Local guides like Simon Greene lead guests on explorations along peaceful footpaths and provide lessons in island history, culture, and flora and fauna along the way. While Telfor Bedeau—known as the, “Indiana Jones of Grenada”—has not only kayaked around the island and walked nearly every inch of it, he’s also climbed the highest peak, Mt. St. Catherine, 217 times.

Adventures: Adrenaline-pumping activities await on both land and sea in Grenada. Sportfishing charters set course in pursuit of big game fish like marlin, sailfish, tuna and dorado, and visitors can try their hand at sailing on a catamaran day tour. In fact, Grenada plays host to the Grenada Spice Island Billfish Tournament, a qualifying event for the Offshore World Championship that is held annually in January and continues to experience growth from year to year with the tournament’s high conservation standards attracting the attention of internationally renowned companies. It is an internationally recognized tournament with established linkages with the key players in the international bill-fishing community, the International Game Fishing Association (IGFA) and the Billfish Foundation. Participation is garnered from international locations, the US and the UK, and neighboring Caribbean countries. It is the largest billfish tournament in the southern Caribbean, measured by participation of anglers, and has the potential to grow even further. Its advantages include Grenada’s physical location where different types of billfish (three species) are available; the high environmental standards of the tournament highlighted by the use of “tag and release” fishing; the efficient organization of the tournament; and its recognition by the international bill-fishing community.  The event was cancelled for 2020 and 2021 due to COVID19 but it is set to be held in 2022 from January 25 to 20 with 23 boats registered with 138 anglers.

Additionally, a paddle with transparent kayaks provides an unimpaired view of the pristine reef and the sea life below. Hiking isn’t the only way to explore Grenada’s tropical backcountry: Jeep and ATV tours journey through small villages and into the rainforest to discover cultural sites and waterfalls. Meanwhile, river tubing is a great way to experience the rushing river-water and placid pools of the Balthazar River. Joggers can join local “hashing” groups that meet every weekend for runs in different parts of the island, culminating in a classic West Indian party that attracts people from every walk of life.

Culture: With its blend of African and European influences, Grenada’s culture is expressed through its food, music, dance and arts. The islands of Grenada, Carriacou and Petite Martinique are home to some of the most unique cultural events in the Caribbean. The summer Spicemas, with its carnival parades, Calypso music and oil-drenched J’Ouvert celebration, is the country’s biggest party each August, while the Carriacou Carnival—a Lenten celebration held the Monday and Tuesday before Ash Wednesday—features masked revelers facing off in a form of Shakespearean rap battle. Carriacou has separate festivals dedicated to traditional parang folk music (December) and African maroon culture (late April-early May), the latter highlighted by Big Drum Nation Dances, string bands and smoked foods. Founded in 1650, Grenada’s capital city of St. George’s can be explored on the Grenada Discovery Train, a sightseeing trolley that makes stops at historic forts and the National Museum of Grenada.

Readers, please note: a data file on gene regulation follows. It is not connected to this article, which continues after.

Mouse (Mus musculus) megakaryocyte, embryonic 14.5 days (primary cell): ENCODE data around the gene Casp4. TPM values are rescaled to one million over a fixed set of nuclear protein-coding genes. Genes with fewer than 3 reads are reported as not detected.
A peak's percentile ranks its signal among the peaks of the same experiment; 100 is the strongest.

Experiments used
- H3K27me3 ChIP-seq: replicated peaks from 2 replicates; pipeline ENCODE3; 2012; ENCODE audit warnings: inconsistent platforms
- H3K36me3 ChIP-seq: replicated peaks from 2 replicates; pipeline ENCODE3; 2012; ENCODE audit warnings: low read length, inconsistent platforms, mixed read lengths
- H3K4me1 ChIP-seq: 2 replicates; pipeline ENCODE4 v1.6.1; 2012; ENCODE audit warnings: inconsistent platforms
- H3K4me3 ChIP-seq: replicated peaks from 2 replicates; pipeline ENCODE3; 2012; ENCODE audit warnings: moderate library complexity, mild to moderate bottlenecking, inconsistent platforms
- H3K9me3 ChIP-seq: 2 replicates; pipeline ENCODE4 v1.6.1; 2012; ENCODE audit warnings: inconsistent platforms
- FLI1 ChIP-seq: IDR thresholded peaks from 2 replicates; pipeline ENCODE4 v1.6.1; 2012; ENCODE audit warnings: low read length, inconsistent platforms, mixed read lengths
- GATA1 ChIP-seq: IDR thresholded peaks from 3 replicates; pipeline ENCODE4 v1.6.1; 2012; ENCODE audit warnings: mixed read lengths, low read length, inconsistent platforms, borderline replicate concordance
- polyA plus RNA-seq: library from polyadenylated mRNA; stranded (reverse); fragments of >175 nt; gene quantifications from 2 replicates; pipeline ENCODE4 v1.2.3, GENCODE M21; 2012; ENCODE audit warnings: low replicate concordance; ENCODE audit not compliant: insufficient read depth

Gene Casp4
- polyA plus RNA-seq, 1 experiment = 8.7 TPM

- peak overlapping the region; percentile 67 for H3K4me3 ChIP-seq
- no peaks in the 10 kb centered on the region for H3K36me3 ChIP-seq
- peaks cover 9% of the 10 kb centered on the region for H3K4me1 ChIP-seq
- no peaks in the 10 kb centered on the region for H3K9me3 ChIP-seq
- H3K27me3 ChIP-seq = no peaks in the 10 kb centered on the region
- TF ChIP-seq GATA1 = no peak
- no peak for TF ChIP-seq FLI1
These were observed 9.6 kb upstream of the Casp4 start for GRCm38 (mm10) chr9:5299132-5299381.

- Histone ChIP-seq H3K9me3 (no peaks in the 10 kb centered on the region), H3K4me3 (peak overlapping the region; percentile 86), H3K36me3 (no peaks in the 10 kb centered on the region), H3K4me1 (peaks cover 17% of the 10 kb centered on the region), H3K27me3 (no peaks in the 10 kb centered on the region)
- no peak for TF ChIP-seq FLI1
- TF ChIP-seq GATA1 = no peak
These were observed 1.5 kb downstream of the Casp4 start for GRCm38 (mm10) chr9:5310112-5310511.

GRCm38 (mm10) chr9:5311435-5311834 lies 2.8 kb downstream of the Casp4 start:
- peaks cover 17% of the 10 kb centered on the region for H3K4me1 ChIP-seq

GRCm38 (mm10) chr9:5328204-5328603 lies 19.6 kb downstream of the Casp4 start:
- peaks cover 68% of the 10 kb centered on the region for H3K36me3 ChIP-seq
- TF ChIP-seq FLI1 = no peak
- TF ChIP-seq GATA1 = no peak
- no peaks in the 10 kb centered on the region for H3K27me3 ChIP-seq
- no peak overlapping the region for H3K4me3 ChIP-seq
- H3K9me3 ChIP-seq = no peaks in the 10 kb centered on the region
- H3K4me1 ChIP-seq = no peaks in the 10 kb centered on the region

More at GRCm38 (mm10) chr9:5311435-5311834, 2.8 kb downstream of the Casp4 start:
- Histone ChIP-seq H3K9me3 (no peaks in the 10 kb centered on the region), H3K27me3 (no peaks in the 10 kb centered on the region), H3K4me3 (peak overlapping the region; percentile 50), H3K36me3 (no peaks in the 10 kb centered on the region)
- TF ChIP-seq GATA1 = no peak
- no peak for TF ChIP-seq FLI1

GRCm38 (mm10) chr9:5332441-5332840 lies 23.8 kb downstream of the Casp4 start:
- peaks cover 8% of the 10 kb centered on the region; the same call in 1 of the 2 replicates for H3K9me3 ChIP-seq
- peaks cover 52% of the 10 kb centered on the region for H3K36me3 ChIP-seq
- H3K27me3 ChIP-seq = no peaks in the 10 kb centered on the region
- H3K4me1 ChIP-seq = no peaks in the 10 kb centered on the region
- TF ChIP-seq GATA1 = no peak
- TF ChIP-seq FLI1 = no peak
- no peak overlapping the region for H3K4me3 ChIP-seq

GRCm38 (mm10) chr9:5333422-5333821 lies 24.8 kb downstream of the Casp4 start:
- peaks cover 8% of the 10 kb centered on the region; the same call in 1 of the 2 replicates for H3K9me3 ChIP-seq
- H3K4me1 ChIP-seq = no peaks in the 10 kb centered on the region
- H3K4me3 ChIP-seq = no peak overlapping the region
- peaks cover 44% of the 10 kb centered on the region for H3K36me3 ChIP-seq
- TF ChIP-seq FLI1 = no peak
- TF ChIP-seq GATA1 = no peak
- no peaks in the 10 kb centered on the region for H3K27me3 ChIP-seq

Shopping: The Esplanade Mall has more than 50 shops selling duty-free goods, while visitors can browse locally made jewelry, leather goods and other products at the Grand Anse Craft & Spice Market. Boutique shops and galleries showcase the works of Grenadian artists, and the Saturday morning produce market in St. George’s should not be missed: the lively Market Square is where island residents come to shop for Grenada’s abundance of fresh fruits and vegetables and is a great place for clients to find spices to take home as souvenirs.

Voluntourism: Clients who want to give back when they travel will find volunteer opportunities available in Grenada, Carriacou and Petite Martinique through Grenada Tourism Authority (GTA) Voluntourism. Activities include monitoring sea turtles, coaching youth soccer players, tending to community gardens, planting and harvesting produce at an organic farm and cleaning up underwater reefs. The Grenada Tourism Authority encourages each visitor to give back a couple of hours to the program to get up-close to the local communities.